Master of Science (MS)
Rodney Metcalf, Chair
First Committee Member
Second Committee Member
Eugene I. Smith
Graduate Faculty Representative
Number of Pages
Open-space brucite was identified in veins crosscutting hydrothermally altered limestone near the Devil Peak rhyolite plug in southern Nevada. The brucite occurs with serpentine, calcite, chalcedony, hydromagnesite, dolomite, and clinochlore.
Brucite usually forms as a replacement mineral, but textural evidence indicates that the brucite at Devil Peak precipitated in open space. The presence of chalcedony in veins indicates the temperature of the hydrothermal fluid was <180oC during and after mineral deposition. Thermodynamic modeling shows this temperature is too low for replacement brucite to form, thus the low temperature of alteration may be a factor in this unusual occurrence of brucite.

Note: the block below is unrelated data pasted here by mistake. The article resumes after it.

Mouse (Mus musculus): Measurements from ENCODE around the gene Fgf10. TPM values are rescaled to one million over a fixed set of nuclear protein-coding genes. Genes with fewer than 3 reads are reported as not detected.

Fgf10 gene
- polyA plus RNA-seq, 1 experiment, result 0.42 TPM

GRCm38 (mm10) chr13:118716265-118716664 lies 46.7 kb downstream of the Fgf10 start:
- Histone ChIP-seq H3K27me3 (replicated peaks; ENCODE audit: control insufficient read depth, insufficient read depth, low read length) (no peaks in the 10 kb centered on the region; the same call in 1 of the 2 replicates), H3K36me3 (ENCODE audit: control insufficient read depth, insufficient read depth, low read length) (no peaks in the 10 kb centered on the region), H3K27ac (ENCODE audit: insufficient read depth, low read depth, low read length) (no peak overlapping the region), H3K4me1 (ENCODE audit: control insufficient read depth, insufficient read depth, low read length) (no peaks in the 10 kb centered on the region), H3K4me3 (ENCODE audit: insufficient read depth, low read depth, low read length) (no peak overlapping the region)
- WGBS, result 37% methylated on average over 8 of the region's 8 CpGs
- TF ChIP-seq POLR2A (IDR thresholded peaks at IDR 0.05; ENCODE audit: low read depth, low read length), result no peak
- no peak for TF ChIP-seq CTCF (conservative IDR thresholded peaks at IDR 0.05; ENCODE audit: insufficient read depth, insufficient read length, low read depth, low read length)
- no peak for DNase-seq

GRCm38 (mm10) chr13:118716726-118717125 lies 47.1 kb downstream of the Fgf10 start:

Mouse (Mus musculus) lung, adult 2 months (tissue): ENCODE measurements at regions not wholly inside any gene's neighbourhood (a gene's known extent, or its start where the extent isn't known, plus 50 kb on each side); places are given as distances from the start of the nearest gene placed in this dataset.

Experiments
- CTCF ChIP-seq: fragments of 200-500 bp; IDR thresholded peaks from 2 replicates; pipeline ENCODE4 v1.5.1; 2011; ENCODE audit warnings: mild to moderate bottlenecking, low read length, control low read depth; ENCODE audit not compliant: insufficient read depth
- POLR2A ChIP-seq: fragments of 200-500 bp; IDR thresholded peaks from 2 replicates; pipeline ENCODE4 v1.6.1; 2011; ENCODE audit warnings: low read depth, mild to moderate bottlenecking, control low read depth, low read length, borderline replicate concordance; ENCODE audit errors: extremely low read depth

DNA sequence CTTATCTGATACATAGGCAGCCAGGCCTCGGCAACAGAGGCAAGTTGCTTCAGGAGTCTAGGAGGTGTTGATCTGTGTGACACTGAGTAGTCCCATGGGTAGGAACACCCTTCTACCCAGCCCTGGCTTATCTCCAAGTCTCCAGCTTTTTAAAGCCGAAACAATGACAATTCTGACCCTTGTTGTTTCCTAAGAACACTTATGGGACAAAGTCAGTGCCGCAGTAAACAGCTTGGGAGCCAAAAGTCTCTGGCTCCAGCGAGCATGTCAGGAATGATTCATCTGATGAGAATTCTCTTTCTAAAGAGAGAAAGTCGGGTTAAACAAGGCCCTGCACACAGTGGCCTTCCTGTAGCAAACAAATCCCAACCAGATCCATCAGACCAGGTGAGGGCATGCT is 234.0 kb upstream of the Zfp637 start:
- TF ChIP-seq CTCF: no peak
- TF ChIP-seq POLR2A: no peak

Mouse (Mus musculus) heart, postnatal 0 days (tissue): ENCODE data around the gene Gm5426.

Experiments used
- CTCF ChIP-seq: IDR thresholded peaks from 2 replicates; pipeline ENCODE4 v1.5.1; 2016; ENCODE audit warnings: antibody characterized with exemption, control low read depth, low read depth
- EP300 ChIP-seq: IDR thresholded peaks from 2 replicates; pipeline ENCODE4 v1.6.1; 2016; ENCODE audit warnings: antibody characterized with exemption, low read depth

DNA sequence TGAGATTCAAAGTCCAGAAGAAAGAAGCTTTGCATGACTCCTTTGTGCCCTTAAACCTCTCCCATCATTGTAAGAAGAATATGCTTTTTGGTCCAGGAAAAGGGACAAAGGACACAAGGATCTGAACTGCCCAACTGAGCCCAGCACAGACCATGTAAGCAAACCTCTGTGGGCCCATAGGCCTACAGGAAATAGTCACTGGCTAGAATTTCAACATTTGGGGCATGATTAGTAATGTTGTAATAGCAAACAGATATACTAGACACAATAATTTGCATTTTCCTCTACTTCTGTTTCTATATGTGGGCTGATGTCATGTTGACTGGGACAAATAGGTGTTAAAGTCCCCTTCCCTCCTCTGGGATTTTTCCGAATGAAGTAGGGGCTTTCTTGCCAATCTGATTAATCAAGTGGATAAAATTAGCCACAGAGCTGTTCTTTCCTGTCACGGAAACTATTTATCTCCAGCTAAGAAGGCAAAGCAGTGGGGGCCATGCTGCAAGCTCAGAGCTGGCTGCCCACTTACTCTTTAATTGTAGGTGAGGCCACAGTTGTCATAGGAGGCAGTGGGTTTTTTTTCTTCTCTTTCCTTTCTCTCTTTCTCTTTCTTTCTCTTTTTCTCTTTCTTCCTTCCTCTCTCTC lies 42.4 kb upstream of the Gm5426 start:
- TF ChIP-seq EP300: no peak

Infiltration modeling of isotopically depleted wall rocks shows that the hydrothermal fluid was initially composed of a mixture of metamorphic and meteoric water, with XCO2 = 0.15-0.16. Later, an influx of magmatic fluid or metamorphic water mixed with the early fluid. Fluid inclusion analysis shows XCO2 < 0.01 for the fluid mixture.
Brucite; Geology; Hydrothermal deposits; Limestone; Nevada -- Devil Peak
Geochemistry | Geology
Knupp, Rhonda L., "The origin of brucite in hydrothermally altered limestone near Devil Peak, Nevada" (1999). UNLV Theses, Dissertations, Professional Papers, and Capstones. 1450.